Technology has shifted in leaps and bounds over the past 20 years. The consequences of this have spread through all industries, including the legal field. Law school graduates in the distant past could count on a family connection, posted application letters or literally knocked on doors to secure articles of clerkship at law firms. However, in 2015, with much of our world being swallowed up online, we live in a world where firms are able to tap into a vast array of online resources that provide the inputs into the algorithm that may decide whether or not a law graduate is given articles of clerkship.
In today's world, the internet and social media platforms – Facebook, Twitter, LinkedIn and Google+ included – are the most effective and immediate way of conveying information. This, however, can act as a double-edged sword as posts via social media platforms can be deemed defamatory.
There are various career paths open to LLB graduates. No matter where you plan to go, your next move is going to be very influential. Becoming an admitted attorney is a pretty good start for most of the legal career choices out there. By far the majority of job specs include this as a minimum requirement.
Civil engineering students from Queen's University, Belfast built a 96ft-long bridge out of Meccano. The approximately 11 000 Meccano pieces are held together by 70 000 nuts, bolts and washers. Guinness World Records officials have confirmed that the footbridge, which spans part of the River Lagan, is the largest construction built from Meccano.
In Hanekom v Voigt N.O. & Others (A94/2015)  ZAWCHC (13 August 2015), the Appellant challenged the validity of a consensual amendment to a trust instrument of testamentary origin. This prompted an investigation into, amongst other things, the powers of the Master of the High Court in authorising persons to act as trustees in terms of the Trust Property Control Act (57 of 1988) (TPCA).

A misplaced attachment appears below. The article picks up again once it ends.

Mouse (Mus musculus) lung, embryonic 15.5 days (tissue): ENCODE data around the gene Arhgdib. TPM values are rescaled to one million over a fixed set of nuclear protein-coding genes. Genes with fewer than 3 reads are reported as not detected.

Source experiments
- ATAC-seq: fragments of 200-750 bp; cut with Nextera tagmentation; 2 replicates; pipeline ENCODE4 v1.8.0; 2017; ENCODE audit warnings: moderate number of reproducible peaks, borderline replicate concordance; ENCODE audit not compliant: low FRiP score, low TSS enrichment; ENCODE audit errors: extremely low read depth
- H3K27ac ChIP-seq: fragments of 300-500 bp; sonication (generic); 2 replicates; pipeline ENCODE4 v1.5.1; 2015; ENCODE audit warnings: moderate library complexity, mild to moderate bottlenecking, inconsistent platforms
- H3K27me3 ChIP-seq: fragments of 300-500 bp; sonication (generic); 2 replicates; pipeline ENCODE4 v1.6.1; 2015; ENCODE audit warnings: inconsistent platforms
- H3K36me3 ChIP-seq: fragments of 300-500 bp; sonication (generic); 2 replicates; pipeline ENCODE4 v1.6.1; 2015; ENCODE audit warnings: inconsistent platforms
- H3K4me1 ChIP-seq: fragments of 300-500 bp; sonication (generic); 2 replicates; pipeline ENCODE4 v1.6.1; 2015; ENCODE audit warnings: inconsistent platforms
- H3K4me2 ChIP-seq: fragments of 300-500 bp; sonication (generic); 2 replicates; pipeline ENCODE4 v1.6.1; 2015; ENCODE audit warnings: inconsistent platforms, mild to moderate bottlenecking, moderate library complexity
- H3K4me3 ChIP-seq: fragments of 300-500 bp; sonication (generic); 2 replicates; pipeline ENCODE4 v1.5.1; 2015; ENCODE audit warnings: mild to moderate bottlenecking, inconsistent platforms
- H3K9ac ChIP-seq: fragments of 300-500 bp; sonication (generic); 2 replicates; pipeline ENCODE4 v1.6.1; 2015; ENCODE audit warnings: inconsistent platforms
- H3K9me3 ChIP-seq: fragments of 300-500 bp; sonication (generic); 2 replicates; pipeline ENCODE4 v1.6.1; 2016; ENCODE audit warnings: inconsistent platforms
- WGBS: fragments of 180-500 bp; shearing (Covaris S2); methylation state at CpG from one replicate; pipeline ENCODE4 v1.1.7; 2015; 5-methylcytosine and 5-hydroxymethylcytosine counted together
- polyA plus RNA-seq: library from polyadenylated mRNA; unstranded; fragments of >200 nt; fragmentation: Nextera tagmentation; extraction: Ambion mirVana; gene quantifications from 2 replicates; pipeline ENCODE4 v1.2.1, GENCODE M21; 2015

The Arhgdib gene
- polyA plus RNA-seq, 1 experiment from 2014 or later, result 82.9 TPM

When the Apartheid era came to an end and the constitutional era began, the introduction of the Bill of Rights raised questions as to how lawyers and courts needed to interpret the notion of "property" in the constitutional context and what the impact of this constitutional property concept would be on South African private law.
It has been interesting to follow the debate whether the South African mining industry is actually in a crisis or not. This debate is irrelevant. The effects of the downturn in demand, tumbling commodity prices, increased and rising production costs, labour unrest and work stoppages can be felt and seen. It only takes a trip to key mining areas such as Witbank, Middelburg and Rustenburg, to name a few, to see this impact.
On 29 May the Minister of Public Works issued a notice of the Ministry's intention to amend the Construction Industry Development Regulations of 2004 (as amended). The amendment of the regulations is issued in terms of the Construction Industry Board Act of 2000.
On 22 May the Commercial Court of London ruled on important principles of the sale and repurchase of commodities in Mercuria Energy Trading Pte Ltd and Mercuria Energy Group Ltd v. Citibank NA and Citigroup Global Markets Ltd  EWHC 1481 (Comm) 2015.
South Africa became party to the 1951 Convention relating to the Status of Refugees, the 1967 Protocol Relating to the Status of Refugees and the 1969 OAU Convention Governing the Specific Aspects of Refugee Problems in 1995. These instruments are the core international human rights laws that promote and protect the rights of refugees. To make these instruments enforceable at the national level, in 1998 South Africa adopted the Refugees Act 130 of 1998, which was later amended by the Refugees Amendment Act (33 of 2008).
ProBono.Org hosted the second Pro Bono Awards Ceremony on 17 September. Advocates, attorneys, candidate attorneys, the press, community advice office paralegals and others gathered together at The Hill restaurant at Constitution Hill to celebrate the contribution lawyers are making to the poor and needy through pro bono work. Advocate Thuli Madonsela addressed the audience, stressing the imperative of placing the rule of law at the centre of societal peace and progress, saying that "access to justice, incorporating legal empowerment of the poor, is an essential part of the rule of law."